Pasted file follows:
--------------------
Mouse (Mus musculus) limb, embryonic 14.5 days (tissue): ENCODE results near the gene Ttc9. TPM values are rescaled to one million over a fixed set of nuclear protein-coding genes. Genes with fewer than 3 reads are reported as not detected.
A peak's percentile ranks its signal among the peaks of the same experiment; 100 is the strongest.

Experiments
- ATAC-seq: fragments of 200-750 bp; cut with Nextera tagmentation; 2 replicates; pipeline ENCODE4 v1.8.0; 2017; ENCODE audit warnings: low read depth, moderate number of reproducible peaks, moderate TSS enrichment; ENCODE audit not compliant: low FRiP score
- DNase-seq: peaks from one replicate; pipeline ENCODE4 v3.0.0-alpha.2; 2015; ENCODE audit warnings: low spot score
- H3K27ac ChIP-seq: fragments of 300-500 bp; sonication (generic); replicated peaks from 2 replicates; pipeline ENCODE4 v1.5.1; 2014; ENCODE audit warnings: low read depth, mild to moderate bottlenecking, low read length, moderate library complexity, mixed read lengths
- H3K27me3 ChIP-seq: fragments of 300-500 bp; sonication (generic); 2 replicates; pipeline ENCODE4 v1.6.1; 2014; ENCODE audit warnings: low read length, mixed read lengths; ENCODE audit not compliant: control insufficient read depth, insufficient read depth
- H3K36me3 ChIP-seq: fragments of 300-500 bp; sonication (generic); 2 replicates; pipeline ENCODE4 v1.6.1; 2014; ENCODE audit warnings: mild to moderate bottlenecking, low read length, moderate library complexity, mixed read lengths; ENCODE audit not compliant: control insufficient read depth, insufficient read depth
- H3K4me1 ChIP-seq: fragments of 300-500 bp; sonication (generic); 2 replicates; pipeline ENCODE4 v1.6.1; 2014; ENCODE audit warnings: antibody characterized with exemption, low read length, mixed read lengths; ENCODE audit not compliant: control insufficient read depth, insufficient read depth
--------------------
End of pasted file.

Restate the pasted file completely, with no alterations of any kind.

Mouse (Mus musculus) limb, embryonic 14.5 days (tissue): ENCODE results near the gene Ttc9. TPM values are rescaled to one million over a fixed set of nuclear protein-coding genes. Genes with fewer than 3 reads are reported as not detected.
A peak's percentile ranks its signal among the peaks of the same experiment; 100 is the strongest.

Experiments
- ATAC-seq: fragments of 200-750 bp; cut with Nextera tagmentation; 2 replicates; pipeline ENCODE4 v1.8.0; 2017; ENCODE audit warnings: low read depth, moderate number of reproducible peaks, moderate TSS enrichment; ENCODE audit not compliant: low FRiP score
- DNase-seq: peaks from one replicate; pipeline ENCODE4 v3.0.0-alpha.2; 2015; ENCODE audit warnings: low spot score
- H3K27ac ChIP-seq: fragments of 300-500 bp; sonication (generic); replicated peaks from 2 replicates; pipeline ENCODE4 v1.5.1; 2014; ENCODE audit warnings: low read depth, mild to moderate bottlenecking, low read length, moderate library complexity, mixed read lengths
- H3K27me3 ChIP-seq: fragments of 300-500 bp; sonication (generic); 2 replicates; pipeline ENCODE4 v1.6.1; 2014; ENCODE audit warnings: low read length, mixed read lengths; ENCODE audit not compliant: control insufficient read depth, insufficient read depth
- H3K36me3 ChIP-seq: fragments of 300-500 bp; sonication (generic); 2 replicates; pipeline ENCODE4 v1.6.1; 2014; ENCODE audit warnings: mild to moderate bottlenecking, low read length, moderate library complexity, mixed read lengths; ENCODE audit not compliant: control insufficient read depth, insufficient read depth
- H3K4me1 ChIP-seq: fragments of 300-500 bp; sonication (generic); 2 replicates; pipeline ENCODE4 v1.6.1; 2014; ENCODE audit warnings: antibody characterized with exemption, low read length, mixed read lengths; ENCODE audit not compliant: control insufficient read depth, insufficient read depth